Big Science: Ernest Lawrence and the Invention That Launched the Military-Industrial Complex by Michael Hiltzik
(Simon & Schuster, 2015, 512 pages)
When I saw this new book sitting on the display shelf, I had to check it out. I’d read a couple of books on the Manhattan Project and atomic bombs, and Ernest Lawrence’s name kept popping up. I only knew that he was a key scientist involved in the Manhattan Project and he won a Nobel Prize for inventing the cyclotron.
This book covers Lawrence’s professional career, not so much about his personal life. I enjoyed learning more about his contributions to nuclear physics, his leadership in establishing “Big Science,” and the birth of the Berkeley Radiation Laboratory. It’s a treat to read about other extraordinary scientists whom Lawrence worked with on the Manhattan Project. Among them was Arthur Compton, a Nobel laureate, who served as Chancellor of Washington University in St. Louis for eight years.
Chapter 13 covers the Y-12 plant in Oak Ridge Tennessee which I know some about. It’s fun to read about it from the views of Lawrence and his 100+ PhD physicists from Berkeley. Here’s a fun story: In a week long competition, the high school diploma workers outdid the PhD physicists in adjusting the knobs and optimizing production. The workers were trained to follow the instructions; whereas the scientists questioned and investigated the minor fluctuation of their meters (271).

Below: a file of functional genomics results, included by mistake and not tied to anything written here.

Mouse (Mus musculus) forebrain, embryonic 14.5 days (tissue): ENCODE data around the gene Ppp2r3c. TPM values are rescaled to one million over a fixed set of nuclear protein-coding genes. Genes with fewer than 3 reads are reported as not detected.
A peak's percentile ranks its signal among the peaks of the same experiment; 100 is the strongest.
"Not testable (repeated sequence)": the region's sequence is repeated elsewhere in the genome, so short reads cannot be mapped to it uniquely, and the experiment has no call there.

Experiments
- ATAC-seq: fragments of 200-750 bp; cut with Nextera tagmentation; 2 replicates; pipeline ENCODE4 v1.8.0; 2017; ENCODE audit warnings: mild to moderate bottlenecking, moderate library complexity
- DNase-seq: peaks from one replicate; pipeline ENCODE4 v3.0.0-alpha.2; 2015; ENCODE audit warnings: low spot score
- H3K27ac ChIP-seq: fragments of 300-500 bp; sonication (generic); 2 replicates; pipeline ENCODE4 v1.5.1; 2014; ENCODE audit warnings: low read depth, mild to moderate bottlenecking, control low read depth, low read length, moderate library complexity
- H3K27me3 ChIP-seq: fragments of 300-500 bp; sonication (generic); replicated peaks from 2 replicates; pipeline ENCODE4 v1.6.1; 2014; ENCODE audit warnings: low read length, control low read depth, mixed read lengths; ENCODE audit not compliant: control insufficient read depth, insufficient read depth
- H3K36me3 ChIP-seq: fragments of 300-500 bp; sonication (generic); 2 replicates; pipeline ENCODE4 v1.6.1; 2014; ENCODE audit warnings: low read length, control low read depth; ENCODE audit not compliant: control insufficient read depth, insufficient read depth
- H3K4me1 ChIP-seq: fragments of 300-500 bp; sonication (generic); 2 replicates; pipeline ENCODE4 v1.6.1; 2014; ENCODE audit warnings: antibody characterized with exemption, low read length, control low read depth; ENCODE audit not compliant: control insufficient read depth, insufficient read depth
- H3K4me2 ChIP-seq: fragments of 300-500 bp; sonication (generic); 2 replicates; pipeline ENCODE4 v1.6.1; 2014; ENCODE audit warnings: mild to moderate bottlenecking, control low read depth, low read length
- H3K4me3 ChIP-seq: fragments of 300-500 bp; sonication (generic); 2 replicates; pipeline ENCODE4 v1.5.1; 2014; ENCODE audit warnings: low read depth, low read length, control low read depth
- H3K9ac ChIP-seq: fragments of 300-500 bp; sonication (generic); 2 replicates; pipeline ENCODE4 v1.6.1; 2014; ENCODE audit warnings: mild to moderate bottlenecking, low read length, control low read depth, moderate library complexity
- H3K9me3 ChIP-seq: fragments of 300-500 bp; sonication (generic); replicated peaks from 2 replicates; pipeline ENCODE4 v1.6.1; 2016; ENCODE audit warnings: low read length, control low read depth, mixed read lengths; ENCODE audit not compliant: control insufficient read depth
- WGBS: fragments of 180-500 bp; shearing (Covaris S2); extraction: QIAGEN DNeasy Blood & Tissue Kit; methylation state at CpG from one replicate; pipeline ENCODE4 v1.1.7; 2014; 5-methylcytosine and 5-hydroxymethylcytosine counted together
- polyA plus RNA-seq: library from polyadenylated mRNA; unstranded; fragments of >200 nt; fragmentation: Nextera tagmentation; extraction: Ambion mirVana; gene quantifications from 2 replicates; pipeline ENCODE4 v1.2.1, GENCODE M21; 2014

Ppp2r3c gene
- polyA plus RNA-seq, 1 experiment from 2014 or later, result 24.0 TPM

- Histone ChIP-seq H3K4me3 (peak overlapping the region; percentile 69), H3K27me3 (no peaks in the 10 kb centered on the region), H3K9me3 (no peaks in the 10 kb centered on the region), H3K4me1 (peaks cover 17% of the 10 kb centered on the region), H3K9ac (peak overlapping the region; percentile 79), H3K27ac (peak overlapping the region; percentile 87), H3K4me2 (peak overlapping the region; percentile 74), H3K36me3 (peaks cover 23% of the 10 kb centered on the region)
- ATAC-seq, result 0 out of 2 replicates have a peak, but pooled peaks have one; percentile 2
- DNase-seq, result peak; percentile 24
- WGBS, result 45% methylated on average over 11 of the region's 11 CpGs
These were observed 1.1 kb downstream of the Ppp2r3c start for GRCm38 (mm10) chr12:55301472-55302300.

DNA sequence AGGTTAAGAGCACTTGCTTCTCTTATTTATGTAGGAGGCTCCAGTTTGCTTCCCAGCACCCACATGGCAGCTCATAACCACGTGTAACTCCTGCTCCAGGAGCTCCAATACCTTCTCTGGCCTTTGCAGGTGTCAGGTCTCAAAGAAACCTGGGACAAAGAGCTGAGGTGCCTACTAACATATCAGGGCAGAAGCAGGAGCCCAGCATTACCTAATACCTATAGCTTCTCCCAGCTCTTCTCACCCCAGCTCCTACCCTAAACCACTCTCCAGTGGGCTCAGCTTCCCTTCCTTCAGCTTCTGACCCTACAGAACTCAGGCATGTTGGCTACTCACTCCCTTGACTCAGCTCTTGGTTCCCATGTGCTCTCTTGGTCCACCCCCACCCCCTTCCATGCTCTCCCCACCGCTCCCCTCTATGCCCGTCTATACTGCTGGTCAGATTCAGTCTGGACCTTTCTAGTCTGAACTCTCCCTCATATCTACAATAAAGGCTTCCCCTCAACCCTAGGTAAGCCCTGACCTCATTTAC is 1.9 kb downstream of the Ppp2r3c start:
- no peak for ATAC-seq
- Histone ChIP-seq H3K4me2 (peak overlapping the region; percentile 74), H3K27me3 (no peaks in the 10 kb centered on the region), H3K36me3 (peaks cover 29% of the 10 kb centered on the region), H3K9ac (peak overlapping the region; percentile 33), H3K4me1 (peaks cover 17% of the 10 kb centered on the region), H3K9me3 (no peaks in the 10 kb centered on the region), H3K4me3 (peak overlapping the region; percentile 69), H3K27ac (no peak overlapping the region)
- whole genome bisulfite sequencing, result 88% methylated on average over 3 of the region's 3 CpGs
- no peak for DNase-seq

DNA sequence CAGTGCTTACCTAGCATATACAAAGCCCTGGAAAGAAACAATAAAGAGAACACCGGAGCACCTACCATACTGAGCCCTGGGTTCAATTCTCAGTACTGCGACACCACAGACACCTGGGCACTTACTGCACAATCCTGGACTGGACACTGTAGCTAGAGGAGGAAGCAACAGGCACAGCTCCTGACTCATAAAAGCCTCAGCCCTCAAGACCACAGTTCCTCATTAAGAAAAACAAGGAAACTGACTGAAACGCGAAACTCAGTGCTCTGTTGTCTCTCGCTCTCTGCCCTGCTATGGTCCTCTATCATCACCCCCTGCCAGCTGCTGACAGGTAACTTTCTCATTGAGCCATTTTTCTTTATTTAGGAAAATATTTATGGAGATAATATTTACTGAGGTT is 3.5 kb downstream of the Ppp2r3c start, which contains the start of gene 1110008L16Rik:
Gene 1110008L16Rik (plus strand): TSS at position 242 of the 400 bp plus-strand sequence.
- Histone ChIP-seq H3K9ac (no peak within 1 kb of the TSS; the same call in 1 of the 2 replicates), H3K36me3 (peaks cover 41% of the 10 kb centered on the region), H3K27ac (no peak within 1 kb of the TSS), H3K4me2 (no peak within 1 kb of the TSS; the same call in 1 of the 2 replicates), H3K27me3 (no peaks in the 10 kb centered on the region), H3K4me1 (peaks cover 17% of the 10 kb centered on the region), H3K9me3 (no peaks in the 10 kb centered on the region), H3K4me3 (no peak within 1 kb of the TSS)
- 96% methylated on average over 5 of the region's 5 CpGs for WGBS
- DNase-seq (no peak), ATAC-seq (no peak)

Lawrence’s invention of the cyclotron not only revolutionized nuclear physics, it also paved the way for medical research and diagnostics. The cyclotron is a machine that accelerates particles. For example it can produce F 18, a radioisotope, which is used in PET scans. The first commercial medical cyclotron was installed in 1941 at Washington University in St. Louis.
I found this book to be well researched, fast-paced and engaging. If you are interested in World War II or nuclear physics, give this book a try.